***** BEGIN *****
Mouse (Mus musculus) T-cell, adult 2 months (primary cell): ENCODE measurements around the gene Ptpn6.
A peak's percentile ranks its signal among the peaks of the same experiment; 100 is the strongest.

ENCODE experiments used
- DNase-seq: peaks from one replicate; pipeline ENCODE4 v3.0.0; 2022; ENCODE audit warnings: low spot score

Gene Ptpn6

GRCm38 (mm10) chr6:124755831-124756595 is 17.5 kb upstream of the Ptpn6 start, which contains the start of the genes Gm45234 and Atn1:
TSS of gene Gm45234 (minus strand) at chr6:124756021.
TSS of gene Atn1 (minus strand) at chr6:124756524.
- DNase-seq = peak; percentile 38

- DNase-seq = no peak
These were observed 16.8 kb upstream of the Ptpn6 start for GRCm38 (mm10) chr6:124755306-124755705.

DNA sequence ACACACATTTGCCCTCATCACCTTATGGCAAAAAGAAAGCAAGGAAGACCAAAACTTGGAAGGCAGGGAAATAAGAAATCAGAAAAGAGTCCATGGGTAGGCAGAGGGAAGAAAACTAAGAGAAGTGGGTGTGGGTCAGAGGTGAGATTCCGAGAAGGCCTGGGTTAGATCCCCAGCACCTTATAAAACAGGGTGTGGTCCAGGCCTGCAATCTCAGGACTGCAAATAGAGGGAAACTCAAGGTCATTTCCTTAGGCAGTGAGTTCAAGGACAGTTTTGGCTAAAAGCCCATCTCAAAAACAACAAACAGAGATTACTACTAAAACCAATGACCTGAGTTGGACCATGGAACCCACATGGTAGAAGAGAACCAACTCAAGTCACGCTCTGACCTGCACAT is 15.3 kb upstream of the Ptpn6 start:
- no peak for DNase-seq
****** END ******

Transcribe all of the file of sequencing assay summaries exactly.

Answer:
Mouse (Mus musculus) T-cell, adult 2 months (primary cell): ENCODE measurements around the gene Ptpn6.
A peak's percentile ranks its signal among the peaks of the same experiment; 100 is the strongest.

ENCODE experiments used
- DNase-seq: peaks from one replicate; pipeline ENCODE4 v3.0.0; 2022; ENCODE audit warnings: low spot score

Gene Ptpn6

GRCm38 (mm10) chr6:124755831-124756595 is 17.5 kb upstream of the Ptpn6 start, which contains the start of the genes Gm45234 and Atn1:
TSS of gene Gm45234 (minus strand) at chr6:124756021.
TSS of gene Atn1 (minus strand) at chr6:124756524.
- DNase-seq = peak; percentile 38

- DNase-seq = no peak
These were observed 16.8 kb upstream of the Ptpn6 start for GRCm38 (mm10) chr6:124755306-124755705.

DNA sequence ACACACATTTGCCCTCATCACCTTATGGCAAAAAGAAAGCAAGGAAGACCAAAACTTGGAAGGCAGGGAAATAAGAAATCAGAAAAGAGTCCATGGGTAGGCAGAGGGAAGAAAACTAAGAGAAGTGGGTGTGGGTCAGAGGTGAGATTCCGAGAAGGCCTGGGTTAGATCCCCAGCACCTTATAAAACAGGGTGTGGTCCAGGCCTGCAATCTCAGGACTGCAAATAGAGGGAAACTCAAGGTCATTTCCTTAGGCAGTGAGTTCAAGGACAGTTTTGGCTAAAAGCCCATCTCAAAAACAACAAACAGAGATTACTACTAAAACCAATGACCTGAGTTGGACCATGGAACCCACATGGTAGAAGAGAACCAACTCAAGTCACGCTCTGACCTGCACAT is 15.3 kb upstream of the Ptpn6 start:
- no peak for DNase-seq